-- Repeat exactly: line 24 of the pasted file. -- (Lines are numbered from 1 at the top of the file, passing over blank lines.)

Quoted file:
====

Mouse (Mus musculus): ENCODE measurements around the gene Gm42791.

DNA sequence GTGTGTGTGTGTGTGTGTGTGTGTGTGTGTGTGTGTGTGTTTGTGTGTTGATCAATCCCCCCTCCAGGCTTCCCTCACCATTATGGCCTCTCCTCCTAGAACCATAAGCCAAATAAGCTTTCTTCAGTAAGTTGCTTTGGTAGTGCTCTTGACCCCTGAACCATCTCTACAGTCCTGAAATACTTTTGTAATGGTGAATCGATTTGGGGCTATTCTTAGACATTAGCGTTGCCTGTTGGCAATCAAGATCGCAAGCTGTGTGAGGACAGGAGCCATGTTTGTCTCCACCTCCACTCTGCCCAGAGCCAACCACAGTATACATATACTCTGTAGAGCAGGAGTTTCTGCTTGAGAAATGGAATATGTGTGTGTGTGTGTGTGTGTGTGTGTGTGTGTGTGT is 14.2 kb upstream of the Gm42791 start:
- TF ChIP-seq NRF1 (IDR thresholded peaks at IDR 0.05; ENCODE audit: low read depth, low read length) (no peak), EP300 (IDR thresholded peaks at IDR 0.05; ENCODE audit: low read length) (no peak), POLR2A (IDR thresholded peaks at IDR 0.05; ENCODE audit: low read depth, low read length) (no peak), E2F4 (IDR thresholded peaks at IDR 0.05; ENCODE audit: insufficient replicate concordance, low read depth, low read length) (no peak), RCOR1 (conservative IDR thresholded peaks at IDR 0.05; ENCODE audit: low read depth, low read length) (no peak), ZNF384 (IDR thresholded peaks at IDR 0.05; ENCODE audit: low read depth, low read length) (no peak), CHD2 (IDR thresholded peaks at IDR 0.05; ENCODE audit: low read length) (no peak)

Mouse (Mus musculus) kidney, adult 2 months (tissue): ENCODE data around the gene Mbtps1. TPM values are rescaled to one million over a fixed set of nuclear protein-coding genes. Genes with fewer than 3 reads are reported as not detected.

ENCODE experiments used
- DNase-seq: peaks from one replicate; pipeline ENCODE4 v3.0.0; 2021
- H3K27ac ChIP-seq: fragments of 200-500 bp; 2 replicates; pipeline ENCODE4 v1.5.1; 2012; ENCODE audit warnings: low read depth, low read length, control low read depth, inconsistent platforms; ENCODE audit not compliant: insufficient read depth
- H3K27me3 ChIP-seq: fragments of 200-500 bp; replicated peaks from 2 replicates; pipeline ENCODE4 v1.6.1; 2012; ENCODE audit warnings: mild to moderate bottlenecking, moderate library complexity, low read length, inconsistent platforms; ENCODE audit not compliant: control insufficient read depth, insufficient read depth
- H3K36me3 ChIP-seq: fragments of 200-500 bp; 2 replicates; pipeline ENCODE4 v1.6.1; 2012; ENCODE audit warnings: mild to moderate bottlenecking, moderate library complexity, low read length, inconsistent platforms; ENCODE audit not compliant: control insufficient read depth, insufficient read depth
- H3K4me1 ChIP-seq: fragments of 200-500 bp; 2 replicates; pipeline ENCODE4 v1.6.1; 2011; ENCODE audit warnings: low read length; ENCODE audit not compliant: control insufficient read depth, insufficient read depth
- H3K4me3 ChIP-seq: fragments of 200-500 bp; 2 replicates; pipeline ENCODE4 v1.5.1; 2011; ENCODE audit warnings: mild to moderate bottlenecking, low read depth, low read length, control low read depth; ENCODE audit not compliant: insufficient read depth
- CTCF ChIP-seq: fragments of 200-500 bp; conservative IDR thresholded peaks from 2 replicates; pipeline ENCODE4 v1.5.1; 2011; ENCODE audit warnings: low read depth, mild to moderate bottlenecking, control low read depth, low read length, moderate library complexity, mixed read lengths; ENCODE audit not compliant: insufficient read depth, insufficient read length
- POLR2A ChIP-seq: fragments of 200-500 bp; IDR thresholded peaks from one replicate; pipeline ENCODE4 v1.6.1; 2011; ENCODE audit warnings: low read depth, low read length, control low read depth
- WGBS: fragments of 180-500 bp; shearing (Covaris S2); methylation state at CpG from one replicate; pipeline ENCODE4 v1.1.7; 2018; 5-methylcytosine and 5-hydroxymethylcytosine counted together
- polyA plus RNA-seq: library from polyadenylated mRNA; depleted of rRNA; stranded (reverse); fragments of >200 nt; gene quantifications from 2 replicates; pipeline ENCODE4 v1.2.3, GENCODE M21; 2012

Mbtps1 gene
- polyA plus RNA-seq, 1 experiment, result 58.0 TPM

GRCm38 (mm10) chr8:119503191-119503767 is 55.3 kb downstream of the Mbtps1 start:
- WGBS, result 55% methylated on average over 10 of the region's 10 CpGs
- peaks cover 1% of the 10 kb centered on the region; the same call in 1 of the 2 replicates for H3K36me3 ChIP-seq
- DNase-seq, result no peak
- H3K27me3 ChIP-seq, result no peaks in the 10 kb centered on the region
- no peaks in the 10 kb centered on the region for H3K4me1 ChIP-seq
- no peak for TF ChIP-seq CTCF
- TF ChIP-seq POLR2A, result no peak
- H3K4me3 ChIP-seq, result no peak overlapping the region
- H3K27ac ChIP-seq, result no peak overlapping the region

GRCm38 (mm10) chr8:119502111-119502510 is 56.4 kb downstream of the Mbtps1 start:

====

- no peak for TF ChIP-seq CTCF